PORTLAND, Maine — To put it simply, Ed Suscovic is a giving person. He first started donating blood in high school in the 1970s. He's donated platelets, blood, and even bone marrow that went to save the life of a 10-year-old boy. He's donated blood throughout the pandemic as well, as the need for donors surges. But that all changed this winter.
"It was very frustrating because I've always been a donor. I've donated blood, platelets, bone marrow and now a kidney, or so I thought," said Suslovic.
In October 2020, NEWS CENTER Maine shared the story of Sheldon Tepler, who found out his neighbor of 20 years was on dialysis and on the organ transplant waiting list for a kidney, so he offered to donate one of his kidneys. The pair ended up being a match and surgery was successful.
Ed Suslovic saw that story. Being the giving man he is, that inspired him to try and donate a kidney of his own to a friend of his, METRO board of director colleague John Thompson.
It was during that process however that Suslovic found out he is not a match with Thompson, and there was a concerning problem in his blood.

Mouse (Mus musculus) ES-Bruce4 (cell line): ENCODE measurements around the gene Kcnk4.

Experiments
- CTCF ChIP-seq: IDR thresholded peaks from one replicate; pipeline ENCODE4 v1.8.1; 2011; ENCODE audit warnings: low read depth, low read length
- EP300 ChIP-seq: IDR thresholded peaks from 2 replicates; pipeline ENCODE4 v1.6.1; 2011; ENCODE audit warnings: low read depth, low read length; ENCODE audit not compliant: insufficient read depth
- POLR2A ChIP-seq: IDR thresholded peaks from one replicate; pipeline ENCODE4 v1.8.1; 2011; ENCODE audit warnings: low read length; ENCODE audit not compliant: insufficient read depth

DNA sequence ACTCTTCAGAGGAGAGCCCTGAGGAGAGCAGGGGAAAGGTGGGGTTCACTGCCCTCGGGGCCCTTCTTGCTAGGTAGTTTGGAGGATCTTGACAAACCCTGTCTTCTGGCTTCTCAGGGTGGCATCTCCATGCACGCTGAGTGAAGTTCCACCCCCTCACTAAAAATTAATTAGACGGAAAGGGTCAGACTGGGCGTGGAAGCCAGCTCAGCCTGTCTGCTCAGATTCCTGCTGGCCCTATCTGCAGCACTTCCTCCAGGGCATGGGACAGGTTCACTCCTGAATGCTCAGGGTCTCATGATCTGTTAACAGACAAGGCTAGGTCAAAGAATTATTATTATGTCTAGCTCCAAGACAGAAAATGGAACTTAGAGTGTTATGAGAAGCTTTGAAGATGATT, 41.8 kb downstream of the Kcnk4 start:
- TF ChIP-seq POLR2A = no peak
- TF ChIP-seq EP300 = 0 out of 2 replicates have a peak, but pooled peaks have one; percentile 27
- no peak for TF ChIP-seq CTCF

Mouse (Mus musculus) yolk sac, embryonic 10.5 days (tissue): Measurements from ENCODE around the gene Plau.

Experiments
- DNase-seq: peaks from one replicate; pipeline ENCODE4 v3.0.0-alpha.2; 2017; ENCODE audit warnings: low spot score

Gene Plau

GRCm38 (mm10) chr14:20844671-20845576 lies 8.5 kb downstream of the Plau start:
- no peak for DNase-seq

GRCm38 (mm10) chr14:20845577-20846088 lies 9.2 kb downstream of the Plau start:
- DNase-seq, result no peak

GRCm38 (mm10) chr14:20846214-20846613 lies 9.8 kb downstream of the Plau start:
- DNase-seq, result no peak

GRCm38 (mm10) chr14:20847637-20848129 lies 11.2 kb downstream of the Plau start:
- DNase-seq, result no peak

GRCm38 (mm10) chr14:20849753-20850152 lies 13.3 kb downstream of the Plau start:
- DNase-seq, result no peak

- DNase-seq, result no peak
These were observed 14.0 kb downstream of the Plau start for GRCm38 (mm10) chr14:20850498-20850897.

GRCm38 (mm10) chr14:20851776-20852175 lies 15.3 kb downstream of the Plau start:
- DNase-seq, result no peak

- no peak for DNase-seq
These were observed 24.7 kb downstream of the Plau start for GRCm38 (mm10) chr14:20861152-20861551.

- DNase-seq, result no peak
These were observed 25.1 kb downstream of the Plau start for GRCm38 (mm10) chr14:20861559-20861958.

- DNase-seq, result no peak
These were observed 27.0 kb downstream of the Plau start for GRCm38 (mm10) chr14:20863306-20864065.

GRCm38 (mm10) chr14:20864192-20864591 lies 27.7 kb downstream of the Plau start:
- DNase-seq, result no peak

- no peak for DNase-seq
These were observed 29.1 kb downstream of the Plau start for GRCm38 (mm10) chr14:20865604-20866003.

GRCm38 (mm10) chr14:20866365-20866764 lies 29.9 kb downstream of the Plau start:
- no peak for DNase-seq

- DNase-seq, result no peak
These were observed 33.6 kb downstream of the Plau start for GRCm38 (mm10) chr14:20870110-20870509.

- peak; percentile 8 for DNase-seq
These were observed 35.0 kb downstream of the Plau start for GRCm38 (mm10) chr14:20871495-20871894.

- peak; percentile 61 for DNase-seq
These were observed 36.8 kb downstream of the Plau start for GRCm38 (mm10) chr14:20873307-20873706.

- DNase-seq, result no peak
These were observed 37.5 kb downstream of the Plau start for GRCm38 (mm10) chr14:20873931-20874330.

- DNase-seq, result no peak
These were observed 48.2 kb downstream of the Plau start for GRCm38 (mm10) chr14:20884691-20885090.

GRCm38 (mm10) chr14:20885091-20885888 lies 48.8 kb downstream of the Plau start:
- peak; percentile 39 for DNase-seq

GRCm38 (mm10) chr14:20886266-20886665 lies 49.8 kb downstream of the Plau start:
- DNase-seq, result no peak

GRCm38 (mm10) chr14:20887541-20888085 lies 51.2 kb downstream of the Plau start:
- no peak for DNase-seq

"I now have a rare type of leukemia," said Suslovic.
His cancer is called hairy cell leukemia. According to the Mayo Clinic, hairy cell leukemia is a rare, slow-growing cancer of the blood in which your bone marrow makes too many B cells, a type of white blood cell that fights infection. These excess B cells are abnormal and look "hairy" under a microscope. As the number of leukemia cells increases, fewer healthy white blood cells, red blood cells, and platelets are produced.
For Suslovic, it means this lifelong blood donor is now unable to give blood. He's currently underway with chemotherapy treatment, and may soon be in need of a blood transfusion
"Frankly, I never really thought about what it was like to be on the receiving end all of these times laying on the cot donating blood or platelets," said Suslovic.
Now, after NEWS CENTER Maine's Red Cross Blood Drive which helped collect 232 units of blood that will save up to 696 lives, Suslovic is encouraging all to continue donating, to help someone potentially in need of a lifesaving donation like him.
"Most people have never donated blood before. As I look at my future I'm very thankful that some people are, but boy we need more," said Suslovic. "There's no blood factory. The only way to get it is from other, live human beings, that care enough to take an hour out of their day and roll up their sleeve."